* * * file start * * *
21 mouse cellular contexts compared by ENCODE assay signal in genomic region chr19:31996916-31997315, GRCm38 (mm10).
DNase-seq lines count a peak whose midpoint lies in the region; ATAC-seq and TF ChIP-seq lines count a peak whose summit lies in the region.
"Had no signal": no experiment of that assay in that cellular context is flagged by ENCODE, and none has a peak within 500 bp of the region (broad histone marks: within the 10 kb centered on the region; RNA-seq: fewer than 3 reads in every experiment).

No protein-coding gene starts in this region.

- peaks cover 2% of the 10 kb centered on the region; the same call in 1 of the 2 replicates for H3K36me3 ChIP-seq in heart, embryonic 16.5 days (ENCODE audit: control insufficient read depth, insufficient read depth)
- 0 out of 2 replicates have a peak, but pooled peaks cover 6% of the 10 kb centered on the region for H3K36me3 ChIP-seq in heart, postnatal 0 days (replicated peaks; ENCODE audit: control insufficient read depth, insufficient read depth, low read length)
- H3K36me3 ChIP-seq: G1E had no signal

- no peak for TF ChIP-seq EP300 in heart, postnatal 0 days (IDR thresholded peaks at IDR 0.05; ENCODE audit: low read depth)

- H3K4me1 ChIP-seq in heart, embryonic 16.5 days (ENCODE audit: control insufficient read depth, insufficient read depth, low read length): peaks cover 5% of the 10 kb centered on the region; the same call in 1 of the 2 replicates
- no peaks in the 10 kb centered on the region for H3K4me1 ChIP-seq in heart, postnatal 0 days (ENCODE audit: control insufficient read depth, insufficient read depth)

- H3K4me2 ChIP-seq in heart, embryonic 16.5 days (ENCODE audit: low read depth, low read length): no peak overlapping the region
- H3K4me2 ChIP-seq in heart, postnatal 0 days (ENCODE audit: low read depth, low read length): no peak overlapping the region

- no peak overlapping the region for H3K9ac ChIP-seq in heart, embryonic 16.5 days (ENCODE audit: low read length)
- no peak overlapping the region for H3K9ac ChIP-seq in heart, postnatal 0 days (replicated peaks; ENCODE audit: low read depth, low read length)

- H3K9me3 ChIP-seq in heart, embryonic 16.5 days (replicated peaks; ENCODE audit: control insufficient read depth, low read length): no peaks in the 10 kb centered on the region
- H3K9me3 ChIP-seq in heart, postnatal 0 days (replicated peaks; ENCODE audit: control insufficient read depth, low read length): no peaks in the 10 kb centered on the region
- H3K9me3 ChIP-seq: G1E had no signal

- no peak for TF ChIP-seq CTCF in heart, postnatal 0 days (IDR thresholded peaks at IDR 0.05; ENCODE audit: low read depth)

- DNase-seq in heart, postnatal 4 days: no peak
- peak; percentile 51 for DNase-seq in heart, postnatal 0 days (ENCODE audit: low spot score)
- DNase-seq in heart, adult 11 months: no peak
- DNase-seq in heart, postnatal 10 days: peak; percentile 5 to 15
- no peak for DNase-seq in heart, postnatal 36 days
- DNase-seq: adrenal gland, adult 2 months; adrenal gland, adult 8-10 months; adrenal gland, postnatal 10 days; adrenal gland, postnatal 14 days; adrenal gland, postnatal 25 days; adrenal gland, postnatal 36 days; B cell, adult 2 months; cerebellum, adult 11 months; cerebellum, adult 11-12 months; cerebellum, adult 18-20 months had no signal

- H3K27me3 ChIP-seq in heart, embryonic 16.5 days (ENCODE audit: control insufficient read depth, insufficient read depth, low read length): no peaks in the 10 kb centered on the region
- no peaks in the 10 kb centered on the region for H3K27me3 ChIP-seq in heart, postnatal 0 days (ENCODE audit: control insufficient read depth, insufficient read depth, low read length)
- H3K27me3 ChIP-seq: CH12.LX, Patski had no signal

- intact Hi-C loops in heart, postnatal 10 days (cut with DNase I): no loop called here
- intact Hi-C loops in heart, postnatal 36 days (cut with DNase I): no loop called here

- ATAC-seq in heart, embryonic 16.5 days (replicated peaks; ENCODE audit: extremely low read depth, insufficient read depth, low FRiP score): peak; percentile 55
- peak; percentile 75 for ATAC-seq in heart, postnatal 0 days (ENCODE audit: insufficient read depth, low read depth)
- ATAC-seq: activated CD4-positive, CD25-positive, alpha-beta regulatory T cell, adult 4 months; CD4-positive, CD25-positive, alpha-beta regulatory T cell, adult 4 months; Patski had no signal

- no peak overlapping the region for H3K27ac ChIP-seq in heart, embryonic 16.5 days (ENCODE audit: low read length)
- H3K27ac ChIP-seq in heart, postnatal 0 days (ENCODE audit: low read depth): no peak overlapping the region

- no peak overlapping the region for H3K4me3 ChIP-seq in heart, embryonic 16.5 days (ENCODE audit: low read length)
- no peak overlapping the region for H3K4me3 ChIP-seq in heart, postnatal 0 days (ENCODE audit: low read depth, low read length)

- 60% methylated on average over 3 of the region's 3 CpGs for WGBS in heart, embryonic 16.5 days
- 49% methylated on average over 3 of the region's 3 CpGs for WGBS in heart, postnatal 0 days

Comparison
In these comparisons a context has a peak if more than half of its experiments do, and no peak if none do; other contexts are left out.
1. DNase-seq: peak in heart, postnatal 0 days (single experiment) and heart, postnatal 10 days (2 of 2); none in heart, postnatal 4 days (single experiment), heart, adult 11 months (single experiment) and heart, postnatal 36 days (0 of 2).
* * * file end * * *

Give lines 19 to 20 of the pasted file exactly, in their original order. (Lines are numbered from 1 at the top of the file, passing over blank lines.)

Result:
- DNase-seq in heart, postnatal 4 days: no peak
- peak; percentile 51 for DNase-seq in heart, postnatal 0 days (ENCODE audit: low spot score)